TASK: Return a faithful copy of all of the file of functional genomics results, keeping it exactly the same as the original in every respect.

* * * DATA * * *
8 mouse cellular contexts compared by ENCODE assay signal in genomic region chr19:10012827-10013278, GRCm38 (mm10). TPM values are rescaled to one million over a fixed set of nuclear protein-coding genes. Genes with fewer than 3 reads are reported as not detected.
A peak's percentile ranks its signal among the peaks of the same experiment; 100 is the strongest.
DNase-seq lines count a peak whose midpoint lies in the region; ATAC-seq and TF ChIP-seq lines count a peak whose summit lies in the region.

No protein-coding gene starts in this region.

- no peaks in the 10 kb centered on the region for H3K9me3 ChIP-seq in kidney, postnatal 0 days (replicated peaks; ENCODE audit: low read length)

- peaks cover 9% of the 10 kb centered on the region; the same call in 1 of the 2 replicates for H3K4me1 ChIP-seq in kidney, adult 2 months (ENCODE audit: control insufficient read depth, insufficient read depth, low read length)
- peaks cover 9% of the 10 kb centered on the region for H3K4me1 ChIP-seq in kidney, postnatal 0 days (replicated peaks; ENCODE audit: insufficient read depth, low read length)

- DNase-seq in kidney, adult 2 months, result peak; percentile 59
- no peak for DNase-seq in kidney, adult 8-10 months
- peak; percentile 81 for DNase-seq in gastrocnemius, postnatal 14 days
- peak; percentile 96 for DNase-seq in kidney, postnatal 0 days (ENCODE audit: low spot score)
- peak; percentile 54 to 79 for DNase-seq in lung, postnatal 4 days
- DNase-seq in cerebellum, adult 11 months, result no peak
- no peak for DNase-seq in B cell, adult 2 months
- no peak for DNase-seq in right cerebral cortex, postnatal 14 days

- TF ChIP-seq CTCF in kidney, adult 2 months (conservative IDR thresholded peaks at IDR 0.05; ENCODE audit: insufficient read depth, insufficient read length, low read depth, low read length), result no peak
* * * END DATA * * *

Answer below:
8 mouse cellular contexts compared by ENCODE assay signal in genomic region chr19:10012827-10013278, GRCm38 (mm10). TPM values are rescaled to one million over a fixed set of nuclear protein-coding genes. Genes with fewer than 3 reads are reported as not detected.
A peak's percentile ranks its signal among the peaks of the same experiment; 100 is the strongest.
DNase-seq lines count a peak whose midpoint lies in the region; ATAC-seq and TF ChIP-seq lines count a peak whose summit lies in the region.

No protein-coding gene starts in this region.

- no peaks in the 10 kb centered on the region for H3K9me3 ChIP-seq in kidney, postnatal 0 days (replicated peaks; ENCODE audit: low read length)

- peaks cover 9% of the 10 kb centered on the region; the same call in 1 of the 2 replicates for H3K4me1 ChIP-seq in kidney, adult 2 months (ENCODE audit: control insufficient read depth, insufficient read depth, low read length)
- peaks cover 9% of the 10 kb centered on the region for H3K4me1 ChIP-seq in kidney, postnatal 0 days (replicated peaks; ENCODE audit: insufficient read depth, low read length)

- DNase-seq in kidney, adult 2 months, result peak; percentile 59
- no peak for DNase-seq in kidney, adult 8-10 months
- peak; percentile 81 for DNase-seq in gastrocnemius, postnatal 14 days
- peak; percentile 96 for DNase-seq in kidney, postnatal 0 days (ENCODE audit: low spot score)
- peak; percentile 54 to 79 for DNase-seq in lung, postnatal 4 days
- DNase-seq in cerebellum, adult 11 months, result no peak
- no peak for DNase-seq in B cell, adult 2 months
- no peak for DNase-seq in right cerebral cortex, postnatal 14 days

- TF ChIP-seq CTCF in kidney, adult 2 months (conservative IDR thresholded peaks at IDR 0.05; ENCODE audit: insufficient read depth, insufficient read length, low read depth, low read length), result no peak